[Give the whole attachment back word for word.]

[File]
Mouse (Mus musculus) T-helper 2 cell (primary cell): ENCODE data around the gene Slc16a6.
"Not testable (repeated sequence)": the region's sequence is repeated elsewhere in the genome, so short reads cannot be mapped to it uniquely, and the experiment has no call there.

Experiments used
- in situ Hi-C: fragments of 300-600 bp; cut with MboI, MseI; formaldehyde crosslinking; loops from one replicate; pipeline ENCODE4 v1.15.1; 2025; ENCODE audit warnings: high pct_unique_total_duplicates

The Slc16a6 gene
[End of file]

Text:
Mouse (Mus musculus) T-helper 2 cell (primary cell): ENCODE data around the gene Slc16a6.
"Not testable (repeated sequence)": the region's sequence is repeated elsewhere in the genome, so short reads cannot be mapped to it uniquely, and the experiment has no call there.

Experiments used
- in situ Hi-C: fragments of 300-600 bp; cut with MboI, MseI; formaldehyde crosslinking; loops from one replicate; pipeline ENCODE4 v1.15.1; 2025; ENCODE audit warnings: high pct_unique_total_duplicates

The Slc16a6 gene